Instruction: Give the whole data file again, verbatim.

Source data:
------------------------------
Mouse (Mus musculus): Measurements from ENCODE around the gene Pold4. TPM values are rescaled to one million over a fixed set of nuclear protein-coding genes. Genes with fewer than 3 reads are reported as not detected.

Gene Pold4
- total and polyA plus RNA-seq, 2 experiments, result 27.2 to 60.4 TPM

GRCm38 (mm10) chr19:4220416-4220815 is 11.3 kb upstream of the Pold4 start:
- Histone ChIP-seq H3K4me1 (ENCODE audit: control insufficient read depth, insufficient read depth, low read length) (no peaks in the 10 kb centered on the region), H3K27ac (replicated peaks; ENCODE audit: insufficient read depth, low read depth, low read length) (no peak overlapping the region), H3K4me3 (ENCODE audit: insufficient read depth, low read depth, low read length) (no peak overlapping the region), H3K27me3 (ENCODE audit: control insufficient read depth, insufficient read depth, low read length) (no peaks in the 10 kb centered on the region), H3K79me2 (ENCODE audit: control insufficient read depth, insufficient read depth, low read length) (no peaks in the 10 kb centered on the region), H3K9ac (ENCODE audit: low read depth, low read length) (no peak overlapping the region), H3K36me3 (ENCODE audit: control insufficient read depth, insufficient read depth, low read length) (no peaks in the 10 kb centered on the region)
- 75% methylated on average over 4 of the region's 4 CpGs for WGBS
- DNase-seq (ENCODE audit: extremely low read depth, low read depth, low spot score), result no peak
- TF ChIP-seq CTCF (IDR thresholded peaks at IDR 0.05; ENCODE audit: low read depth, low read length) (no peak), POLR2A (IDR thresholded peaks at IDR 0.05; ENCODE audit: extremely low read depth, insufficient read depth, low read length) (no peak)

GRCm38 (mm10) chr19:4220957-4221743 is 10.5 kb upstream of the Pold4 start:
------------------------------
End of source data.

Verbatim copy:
Mouse (Mus musculus): Measurements from ENCODE around the gene Pold4. TPM values are rescaled to one million over a fixed set of nuclear protein-coding genes. Genes with fewer than 3 reads are reported as not detected.

Gene Pold4
- total and polyA plus RNA-seq, 2 experiments, result 27.2 to 60.4 TPM

GRCm38 (mm10) chr19:4220416-4220815 is 11.3 kb upstream of the Pold4 start:
- Histone ChIP-seq H3K4me1 (ENCODE audit: control insufficient read depth, insufficient read depth, low read length) (no peaks in the 10 kb centered on the region), H3K27ac (replicated peaks; ENCODE audit: insufficient read depth, low read depth, low read length) (no peak overlapping the region), H3K4me3 (ENCODE audit: insufficient read depth, low read depth, low read length) (no peak overlapping the region), H3K27me3 (ENCODE audit: control insufficient read depth, insufficient read depth, low read length) (no peaks in the 10 kb centered on the region), H3K79me2 (ENCODE audit: control insufficient read depth, insufficient read depth, low read length) (no peaks in the 10 kb centered on the region), H3K9ac (ENCODE audit: low read depth, low read length) (no peak overlapping the region), H3K36me3 (ENCODE audit: control insufficient read depth, insufficient read depth, low read length) (no peaks in the 10 kb centered on the region)
- 75% methylated on average over 4 of the region's 4 CpGs for WGBS
- DNase-seq (ENCODE audit: extremely low read depth, low read depth, low spot score), result no peak
- TF ChIP-seq CTCF (IDR thresholded peaks at IDR 0.05; ENCODE audit: low read depth, low read length) (no peak), POLR2A (IDR thresholded peaks at IDR 0.05; ENCODE audit: extremely low read depth, insufficient read depth, low read length) (no peak)

GRCm38 (mm10) chr19:4220957-4221743 is 10.5 kb upstream of the Pold4 start: